It might have been the 56th BFI London Film Festival, but it was the first under the guidance of the new Festival Director Clare Stewart, who placed her mark on the event with a few changes – most significantly, making the event shorter.
But by using more screens, squeezing the festival into fewer days didn’t mean lower ticket sales; in fact, with a 12% increase on last year, the festival had its highest ever audience, selling nearly 150,000 tickets over 12 days. But casualties of the more compact festival are the true cinephiles – and indeed critics – who spend day after day hopping from one screening to the next; the more films there are being shown at once, the more clashes there are in the schedules, the fewer films an individual can enjoy.
But while the event was shorter than in previous years, as well as spreading the screenings more widely across more London cinemas, two films – Tim Burton’s opening night animation Frankenweenie and the Rolling Stones documentary Crossfire Hurricane – were screened simultaneously at cinemas across the country, allowing thousands of people across the UK to participate in London’s biggest film event.
Stewart’s other major change was to programme the 228 feature films into categories relating to the type of film they were, rather than where they were from. So the old strands were replaced with love, debate, dare, laugh, thrill, cult, journeys, sonic and family.
Categorising films in such a simplistic way can often be a recipe for confusion, throwing up anomalies, where features straddle two areas or don’t fit neatly into any, and it also resulted in some films being selected, as if to make up the numbers in an under-represented category, even if they were arguably not worthy of a festival of the status of London. And if it’s British films you’re interested in, they’re there in abundance, but scattered across the categories, so harder to find. The only films to escape the often apparently random labels were the Gala screenings and those in the official competition strands.
Indeed, in its continuing attempt to boost its status internationally, trying to compete with the prestige of Cannes and the sheer size of Toronto among others, the London Film Festival strengthened its competitive strand this year, giving more clarity to those films in contention for the Best Film, Best First Film, Best Documentary and Best British Newcomer awards. Essentially, in the Best Film category, some of the higher profile features in the programme were nominated, but as if to illustrate the difficulty London has in building its reputation, very few of the bigger names turned up.
There was no Jake Gyllenhaal for End of Watch, no John Simm for Everyday, no Elle Fanning for Ginger and Rosa, no Gael Garcia Bernal for No, no Sir Salman Rushdie for Midnight’s Children, no Woody Harrelson, Sam Rockwell or Colin Farrell for Seven Psychopaths. The eventual winner of the London Star for Best Film, Rust and Bone, was represented by the lead actor Matthias Schoenaerts, as its director Jacques Audiard, being honoured by London’s judges for the second time in the competition’s four year history, failed to make the journey from neighbouring France, again.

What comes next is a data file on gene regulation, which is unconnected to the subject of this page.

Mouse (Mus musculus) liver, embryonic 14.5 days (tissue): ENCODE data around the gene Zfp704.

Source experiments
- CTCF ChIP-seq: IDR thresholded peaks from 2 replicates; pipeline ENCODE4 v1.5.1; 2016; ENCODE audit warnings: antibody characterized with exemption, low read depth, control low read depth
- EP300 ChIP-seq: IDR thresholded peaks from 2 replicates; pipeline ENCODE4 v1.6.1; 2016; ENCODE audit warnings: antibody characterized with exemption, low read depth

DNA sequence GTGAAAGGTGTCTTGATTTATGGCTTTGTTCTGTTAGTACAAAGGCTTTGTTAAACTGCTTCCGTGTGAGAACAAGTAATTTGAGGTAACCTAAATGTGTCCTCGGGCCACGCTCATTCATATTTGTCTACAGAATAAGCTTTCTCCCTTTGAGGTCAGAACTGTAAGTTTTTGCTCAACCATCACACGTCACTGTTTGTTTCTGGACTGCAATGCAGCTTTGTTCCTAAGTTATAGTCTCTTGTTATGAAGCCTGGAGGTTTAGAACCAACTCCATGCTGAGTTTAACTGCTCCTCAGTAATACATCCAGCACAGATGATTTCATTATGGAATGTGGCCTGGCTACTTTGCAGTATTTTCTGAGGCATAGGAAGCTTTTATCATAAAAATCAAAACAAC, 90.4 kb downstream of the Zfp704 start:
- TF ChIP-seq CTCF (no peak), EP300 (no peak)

The category with the best turnout was for Best British Newcomer, with most of those behind the camera and starring in films including Broken, Shell, The Comedian, Wasteland and My Brother the Devil turning up. The award went to Sally El Hosaini, the writer and director of My Brother the Devil, who – having missed her own premiere through illness, discharged herself from hospital to ensure that she made it to the awards. “I came here because everyone involved in the film was telling me how well it had been received so I had to get myself out of my hospital bed and drag myself here,” she enthused, on collecting her award. Like many of the films honoured on the night, it had previously received awards at other festivals around the world, but for El Hosaini, bringing her debut feature home after taking six years to get it made made her efforts worth it. “It was a joy to be able to share it with UK, because nobody would understand it like London and the UK.”
However, with the likes actor Tom Hiddleston, actress Olivia Coleman and writer Sir David Hare attending, the bigger names were on the juries than on the nominees list, and even most of them would be largely unknown outside their native Britain.
But both in terms of the selection of the biggest films and the failure of many of their stars to grace the red carpets even of their own premieres, the festival as a whole seemed to lack the star power of recent years, which saw the likes of George Clooney and Madonna promoting their films and making it onto the front pages. this year, the festival as a whole secured comparatively little press coverage away from the film-review pages.
Some of those missing on awards night, such as John Simm, Elle Fanning and Marion Cotillard, did at least turn up for their premieres, as did some other high-profile figures, including Ben Affleck at the Gala screening of his latest impressive outing as director, Argo, Bill Murray promoting Hyde Park on Hudson and Dustin Hoffman directing his cast of British veterans along the Quartet red carpet, but they were in the minority.
That is not to detract from the quality of most of the films that were screened, but with such highly regarded films as The Master, already doing the rounds of other festivals but omitted from London’s line-up, this year’s festival is perhaps as noteworthy for the films – and the stars – that were missing, as for those that could be seen.
Then there was the couple you couldn’t get away from – not that you’d want to, of course; Tim Burton’s Frankenweenie opened the festival, his partner Helena Bonham Carter’s Great Expectations closed it, and the pair were honoured individually with BFI Fellowships, at the start and the end of the awards ceremony.